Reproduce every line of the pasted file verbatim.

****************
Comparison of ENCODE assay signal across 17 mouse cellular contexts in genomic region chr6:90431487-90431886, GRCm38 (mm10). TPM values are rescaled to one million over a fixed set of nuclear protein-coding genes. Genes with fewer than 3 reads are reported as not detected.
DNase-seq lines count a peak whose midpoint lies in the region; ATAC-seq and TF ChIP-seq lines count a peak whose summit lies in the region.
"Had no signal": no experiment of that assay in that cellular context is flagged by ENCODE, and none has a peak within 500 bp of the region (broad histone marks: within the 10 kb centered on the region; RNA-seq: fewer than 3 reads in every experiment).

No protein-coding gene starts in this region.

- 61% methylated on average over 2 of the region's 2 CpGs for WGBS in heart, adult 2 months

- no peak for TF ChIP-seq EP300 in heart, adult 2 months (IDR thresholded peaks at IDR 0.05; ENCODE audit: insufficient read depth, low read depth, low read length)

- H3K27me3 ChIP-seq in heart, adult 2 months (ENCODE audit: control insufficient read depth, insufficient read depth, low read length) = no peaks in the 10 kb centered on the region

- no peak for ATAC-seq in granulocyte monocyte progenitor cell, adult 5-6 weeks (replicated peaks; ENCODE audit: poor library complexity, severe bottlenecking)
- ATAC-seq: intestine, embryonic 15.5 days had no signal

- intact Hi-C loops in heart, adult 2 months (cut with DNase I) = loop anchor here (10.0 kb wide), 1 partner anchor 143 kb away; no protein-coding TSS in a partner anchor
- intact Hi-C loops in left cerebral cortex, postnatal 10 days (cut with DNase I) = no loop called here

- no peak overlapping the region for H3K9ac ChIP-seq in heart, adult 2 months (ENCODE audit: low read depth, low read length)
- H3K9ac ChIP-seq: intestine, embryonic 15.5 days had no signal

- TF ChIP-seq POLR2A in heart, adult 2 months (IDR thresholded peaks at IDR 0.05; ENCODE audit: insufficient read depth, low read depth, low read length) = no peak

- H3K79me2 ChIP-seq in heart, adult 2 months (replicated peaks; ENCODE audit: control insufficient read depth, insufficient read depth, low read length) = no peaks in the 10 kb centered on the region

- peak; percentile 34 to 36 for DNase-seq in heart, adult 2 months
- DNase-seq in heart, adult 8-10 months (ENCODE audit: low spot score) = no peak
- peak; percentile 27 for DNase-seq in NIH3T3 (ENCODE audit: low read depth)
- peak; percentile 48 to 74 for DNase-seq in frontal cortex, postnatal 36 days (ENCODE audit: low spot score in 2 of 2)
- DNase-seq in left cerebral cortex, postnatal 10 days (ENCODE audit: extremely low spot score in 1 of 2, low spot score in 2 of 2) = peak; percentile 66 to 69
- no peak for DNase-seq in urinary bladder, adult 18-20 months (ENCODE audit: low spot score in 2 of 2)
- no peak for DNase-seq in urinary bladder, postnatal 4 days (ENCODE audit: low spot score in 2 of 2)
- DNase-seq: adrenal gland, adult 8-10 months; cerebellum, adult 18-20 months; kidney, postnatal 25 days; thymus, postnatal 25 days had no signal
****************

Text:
Comparison of ENCODE assay signal across 17 mouse cellular contexts in genomic region chr6:90431487-90431886, GRCm38 (mm10). TPM values are rescaled to one million over a fixed set of nuclear protein-coding genes. Genes with fewer than 3 reads are reported as not detected.
DNase-seq lines count a peak whose midpoint lies in the region; ATAC-seq and TF ChIP-seq lines count a peak whose summit lies in the region.
"Had no signal": no experiment of that assay in that cellular context is flagged by ENCODE, and none has a peak within 500 bp of the region (broad histone marks: within the 10 kb centered on the region; RNA-seq: fewer than 3 reads in every experiment).

No protein-coding gene starts in this region.

- 61% methylated on average over 2 of the region's 2 CpGs for WGBS in heart, adult 2 months

- no peak for TF ChIP-seq EP300 in heart, adult 2 months (IDR thresholded peaks at IDR 0.05; ENCODE audit: insufficient read depth, low read depth, low read length)

- H3K27me3 ChIP-seq in heart, adult 2 months (ENCODE audit: control insufficient read depth, insufficient read depth, low read length) = no peaks in the 10 kb centered on the region

- no peak for ATAC-seq in granulocyte monocyte progenitor cell, adult 5-6 weeks (replicated peaks; ENCODE audit: poor library complexity, severe bottlenecking)
- ATAC-seq: intestine, embryonic 15.5 days had no signal

- intact Hi-C loops in heart, adult 2 months (cut with DNase I) = loop anchor here (10.0 kb wide), 1 partner anchor 143 kb away; no protein-coding TSS in a partner anchor
- intact Hi-C loops in left cerebral cortex, postnatal 10 days (cut with DNase I) = no loop called here

- no peak overlapping the region for H3K9ac ChIP-seq in heart, adult 2 months (ENCODE audit: low read depth, low read length)
- H3K9ac ChIP-seq: intestine, embryonic 15.5 days had no signal

- TF ChIP-seq POLR2A in heart, adult 2 months (IDR thresholded peaks at IDR 0.05; ENCODE audit: insufficient read depth, low read depth, low read length) = no peak

- H3K79me2 ChIP-seq in heart, adult 2 months (replicated peaks; ENCODE audit: control insufficient read depth, insufficient read depth, low read length) = no peaks in the 10 kb centered on the region

- peak; percentile 34 to 36 for DNase-seq in heart, adult 2 months
- DNase-seq in heart, adult 8-10 months (ENCODE audit: low spot score) = no peak
- peak; percentile 27 for DNase-seq in NIH3T3 (ENCODE audit: low read depth)
- peak; percentile 48 to 74 for DNase-seq in frontal cortex, postnatal 36 days (ENCODE audit: low spot score in 2 of 2)
- DNase-seq in left cerebral cortex, postnatal 10 days (ENCODE audit: extremely low spot score in 1 of 2, low spot score in 2 of 2) = peak; percentile 66 to 69
- no peak for DNase-seq in urinary bladder, adult 18-20 months (ENCODE audit: low spot score in 2 of 2)
- no peak for DNase-seq in urinary bladder, postnatal 4 days (ENCODE audit: low spot score in 2 of 2)
- DNase-seq: adrenal gland, adult 8-10 months; cerebellum, adult 18-20 months; kidney, postnatal 25 days; thymus, postnatal 25 days had no signal